A small but dedicated group of Book Club members met in the exquisite rustic elegance of Le Trine to discuss  A Painted House by John Grisham. It is the story of a family's struggle with its cotton farm narrated by its 7 year old protagonist. The book was suggested and selected as something of a departure from Grisham's usual oeuvre, and that it was. Most members present enjoyed its description of Arkansan cotton farming in the early '50's. Boo felt it had emotional intensity and appreciated Grisham's refreshingly different writing style. Janet cited its tension and manner of breaking down assumptions, the portrayal of American class conflict, thought it was a good read, a good portrayal of making the best of a bad lot, and noted its reference of the transition to industrial methods. Elliot felt it was efficiently written in characterization but didn't get under the skin, however it was authentic and realistically horrible. Helen enjoyed its imagery and descriptiveness and felt she was right there in the cotton field at times. It gave her sympathy with their situation. It was a good read overall.

Thank you to everyone who came, contributed and participated.

 The upcoming meetings are as follows:

April 13 at Helen's, Follow Your Heart by Susanna Tamaro

May 18 The White Tiger by Aravind Adiga, venue to be announced

July 24 at Janet and Elliot's Doctor Thorne, Anthony Trollope

Other suggested titles were:

God in the Ruins by Kate Atkinson

The Miniaturist by Jesse Burton

Friday, February 19, 2016

Catching Up

The second half of 2015 got away from me and although we did meet and have interesting discussions of a number of books of remarkable diversity I'll pick up the thread with our November meeting which found us cosseted once again in the warm cozy atmosphere of Anne and Rigo Capanni's hillside home with the lights of Barga and its surroundings twinkling in the distance.

After a delicious meal offered by hosts and guests we got down to discussing Miss Garnet's Angel by Salley Vickers. It is the story of a committed spinster who has inherited a small fortune from her close friend and longtime housemate and decides to travel for an extended stay in Venice, and resultant adventures. Throughout the story is woven the biblical legend of Tobias and the Angel, inspired by an intrigue surrounding the painted panels in a church and their disappearance.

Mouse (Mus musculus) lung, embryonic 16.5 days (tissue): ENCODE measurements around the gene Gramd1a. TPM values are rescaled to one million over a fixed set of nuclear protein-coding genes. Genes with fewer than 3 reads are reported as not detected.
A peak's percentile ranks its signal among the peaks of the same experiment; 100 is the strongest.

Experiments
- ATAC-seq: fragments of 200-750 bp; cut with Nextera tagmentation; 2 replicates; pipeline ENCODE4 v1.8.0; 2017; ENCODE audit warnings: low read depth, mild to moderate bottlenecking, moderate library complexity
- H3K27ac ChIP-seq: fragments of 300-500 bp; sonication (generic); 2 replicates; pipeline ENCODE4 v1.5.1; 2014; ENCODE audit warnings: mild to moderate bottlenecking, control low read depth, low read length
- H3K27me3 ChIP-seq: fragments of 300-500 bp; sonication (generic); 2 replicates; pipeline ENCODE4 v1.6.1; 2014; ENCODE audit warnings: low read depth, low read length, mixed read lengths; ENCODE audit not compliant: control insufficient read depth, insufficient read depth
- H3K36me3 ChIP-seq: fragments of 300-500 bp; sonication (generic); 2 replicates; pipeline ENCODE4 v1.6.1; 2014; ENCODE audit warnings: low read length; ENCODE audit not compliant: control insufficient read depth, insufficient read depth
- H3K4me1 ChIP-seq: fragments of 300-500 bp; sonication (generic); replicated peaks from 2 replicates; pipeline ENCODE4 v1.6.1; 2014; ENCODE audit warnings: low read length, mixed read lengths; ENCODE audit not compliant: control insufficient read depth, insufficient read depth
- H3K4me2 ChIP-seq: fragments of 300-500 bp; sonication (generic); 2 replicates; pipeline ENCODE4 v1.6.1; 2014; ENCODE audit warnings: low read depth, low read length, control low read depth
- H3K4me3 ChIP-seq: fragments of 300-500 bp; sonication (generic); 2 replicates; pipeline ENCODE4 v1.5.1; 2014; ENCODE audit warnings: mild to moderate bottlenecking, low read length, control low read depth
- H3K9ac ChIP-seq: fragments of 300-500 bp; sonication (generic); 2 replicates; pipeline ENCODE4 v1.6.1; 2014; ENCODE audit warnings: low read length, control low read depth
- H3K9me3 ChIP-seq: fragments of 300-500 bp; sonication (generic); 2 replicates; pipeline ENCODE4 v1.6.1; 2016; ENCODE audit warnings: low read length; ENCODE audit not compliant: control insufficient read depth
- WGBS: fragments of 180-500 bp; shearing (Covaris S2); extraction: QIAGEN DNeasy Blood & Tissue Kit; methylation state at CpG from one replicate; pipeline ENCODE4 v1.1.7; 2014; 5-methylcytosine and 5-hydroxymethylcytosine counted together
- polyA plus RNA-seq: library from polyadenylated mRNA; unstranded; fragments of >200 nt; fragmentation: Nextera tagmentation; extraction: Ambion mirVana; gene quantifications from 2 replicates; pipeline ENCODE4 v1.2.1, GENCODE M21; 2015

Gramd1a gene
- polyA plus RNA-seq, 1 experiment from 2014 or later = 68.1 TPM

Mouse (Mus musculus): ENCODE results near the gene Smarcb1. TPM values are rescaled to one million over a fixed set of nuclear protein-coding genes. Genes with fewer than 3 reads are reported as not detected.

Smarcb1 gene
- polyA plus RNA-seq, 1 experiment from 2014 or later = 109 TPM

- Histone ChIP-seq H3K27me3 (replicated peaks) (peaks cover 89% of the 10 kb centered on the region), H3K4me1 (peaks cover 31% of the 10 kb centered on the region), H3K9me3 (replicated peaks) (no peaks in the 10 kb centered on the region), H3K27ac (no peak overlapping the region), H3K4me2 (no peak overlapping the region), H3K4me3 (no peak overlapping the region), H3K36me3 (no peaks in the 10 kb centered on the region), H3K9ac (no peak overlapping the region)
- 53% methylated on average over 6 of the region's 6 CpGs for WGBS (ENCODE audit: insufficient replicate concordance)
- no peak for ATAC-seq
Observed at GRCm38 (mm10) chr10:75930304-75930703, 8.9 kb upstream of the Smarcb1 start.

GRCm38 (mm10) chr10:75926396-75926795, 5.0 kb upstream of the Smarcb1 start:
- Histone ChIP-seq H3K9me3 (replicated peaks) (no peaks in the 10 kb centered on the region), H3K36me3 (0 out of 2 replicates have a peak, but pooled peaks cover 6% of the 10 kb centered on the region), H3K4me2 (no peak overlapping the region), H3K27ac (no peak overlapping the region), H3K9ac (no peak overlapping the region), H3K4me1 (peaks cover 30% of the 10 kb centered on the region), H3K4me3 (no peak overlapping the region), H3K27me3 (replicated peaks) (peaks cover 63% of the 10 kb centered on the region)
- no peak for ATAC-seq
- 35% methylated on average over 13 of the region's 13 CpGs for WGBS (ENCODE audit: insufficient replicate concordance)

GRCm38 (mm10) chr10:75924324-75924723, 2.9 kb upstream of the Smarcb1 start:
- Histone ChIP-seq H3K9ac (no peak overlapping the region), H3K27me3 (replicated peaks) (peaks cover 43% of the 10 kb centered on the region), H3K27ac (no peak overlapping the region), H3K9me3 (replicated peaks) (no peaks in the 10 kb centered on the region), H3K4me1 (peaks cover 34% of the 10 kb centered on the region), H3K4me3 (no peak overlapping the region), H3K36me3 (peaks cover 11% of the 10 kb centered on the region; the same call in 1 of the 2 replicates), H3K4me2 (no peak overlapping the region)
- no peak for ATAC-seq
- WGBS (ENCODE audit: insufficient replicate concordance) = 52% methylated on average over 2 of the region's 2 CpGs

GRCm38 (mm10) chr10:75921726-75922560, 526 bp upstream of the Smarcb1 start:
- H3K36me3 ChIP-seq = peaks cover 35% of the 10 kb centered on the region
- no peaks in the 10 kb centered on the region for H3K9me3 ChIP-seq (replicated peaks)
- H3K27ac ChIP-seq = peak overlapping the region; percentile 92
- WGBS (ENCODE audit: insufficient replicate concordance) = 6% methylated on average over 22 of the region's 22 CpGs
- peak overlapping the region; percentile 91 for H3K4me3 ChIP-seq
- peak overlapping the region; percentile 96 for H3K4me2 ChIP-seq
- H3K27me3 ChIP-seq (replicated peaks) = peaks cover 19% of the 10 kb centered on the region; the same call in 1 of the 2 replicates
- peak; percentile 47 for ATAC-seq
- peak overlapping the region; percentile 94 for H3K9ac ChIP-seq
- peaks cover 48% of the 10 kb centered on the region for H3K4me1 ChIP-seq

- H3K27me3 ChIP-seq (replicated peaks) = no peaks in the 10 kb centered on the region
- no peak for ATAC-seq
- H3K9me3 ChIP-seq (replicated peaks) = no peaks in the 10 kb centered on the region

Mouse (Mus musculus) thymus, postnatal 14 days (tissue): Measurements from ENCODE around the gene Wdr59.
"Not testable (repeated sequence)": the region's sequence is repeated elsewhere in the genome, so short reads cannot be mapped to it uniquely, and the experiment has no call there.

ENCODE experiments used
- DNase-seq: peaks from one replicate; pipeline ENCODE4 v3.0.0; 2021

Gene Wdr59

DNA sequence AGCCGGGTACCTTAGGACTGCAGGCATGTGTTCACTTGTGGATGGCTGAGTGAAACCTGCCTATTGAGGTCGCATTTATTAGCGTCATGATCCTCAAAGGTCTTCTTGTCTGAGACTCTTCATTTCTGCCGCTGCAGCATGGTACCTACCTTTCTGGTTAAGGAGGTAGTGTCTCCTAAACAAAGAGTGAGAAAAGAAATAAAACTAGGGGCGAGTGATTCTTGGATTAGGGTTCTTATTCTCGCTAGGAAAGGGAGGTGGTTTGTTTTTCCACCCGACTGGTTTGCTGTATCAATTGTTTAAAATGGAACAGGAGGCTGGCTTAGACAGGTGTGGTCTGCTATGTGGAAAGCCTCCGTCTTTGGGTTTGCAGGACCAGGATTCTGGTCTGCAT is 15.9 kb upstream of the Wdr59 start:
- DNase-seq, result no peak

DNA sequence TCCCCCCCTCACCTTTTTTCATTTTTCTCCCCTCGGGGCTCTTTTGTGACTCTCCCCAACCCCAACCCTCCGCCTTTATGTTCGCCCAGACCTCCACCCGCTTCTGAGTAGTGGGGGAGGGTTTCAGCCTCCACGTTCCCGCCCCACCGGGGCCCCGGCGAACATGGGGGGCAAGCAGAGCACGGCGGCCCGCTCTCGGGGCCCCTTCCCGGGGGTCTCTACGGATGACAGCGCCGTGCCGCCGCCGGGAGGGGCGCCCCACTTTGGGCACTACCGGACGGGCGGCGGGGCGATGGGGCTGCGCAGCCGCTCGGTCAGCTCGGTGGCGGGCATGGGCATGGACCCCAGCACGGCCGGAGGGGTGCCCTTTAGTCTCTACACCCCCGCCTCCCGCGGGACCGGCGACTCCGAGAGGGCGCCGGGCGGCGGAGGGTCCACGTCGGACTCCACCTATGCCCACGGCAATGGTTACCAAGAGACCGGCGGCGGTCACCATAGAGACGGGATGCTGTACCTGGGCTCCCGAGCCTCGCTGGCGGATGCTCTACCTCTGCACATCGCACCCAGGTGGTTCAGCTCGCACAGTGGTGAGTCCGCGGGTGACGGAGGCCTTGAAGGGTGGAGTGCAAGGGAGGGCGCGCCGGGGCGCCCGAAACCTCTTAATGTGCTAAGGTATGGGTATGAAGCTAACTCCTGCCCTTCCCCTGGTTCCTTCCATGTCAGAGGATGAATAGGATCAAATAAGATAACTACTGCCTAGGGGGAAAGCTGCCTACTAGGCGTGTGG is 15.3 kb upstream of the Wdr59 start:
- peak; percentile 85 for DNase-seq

Isobel enjoyed it overall, mentioning that the two disconcertingly disparate parts, modern and historical, eventually came together. Helen did not enjoy it at all, found the writing disjointed, laborious but it did spur an interest in Venice.  To our delight, founding member Julie Flynn joined us after a too long absence, and while she compared it to Enchanted April, she felt she liked the process and it represented a good mechanism. Salene felt it represented a personal journey for the protagonist, loved the description of Venice, loved the way it was interwoven with the story of Tobias, and liked the whole book about change developed through friendships. Margaret wondered when it was set, thought the language archaic, there were flashes of a 1920's woman in Liberty bodice, etc., it was overall anachronistic. Kerry felt it was a little like a Nancy Drew mystery. Rigo was bored and put it down immediately. Anne knew this woman. She was credible and she could understand how she got that way. Anne found the descriptions of Venice backstreets interesting and then left us with a delightful anecdote of her own childhood experience when, having always felt she had a guardian angel on her shoulder, she mentioned to her little girl friend that she must have one too, the girl was appalled and tried to brush it away.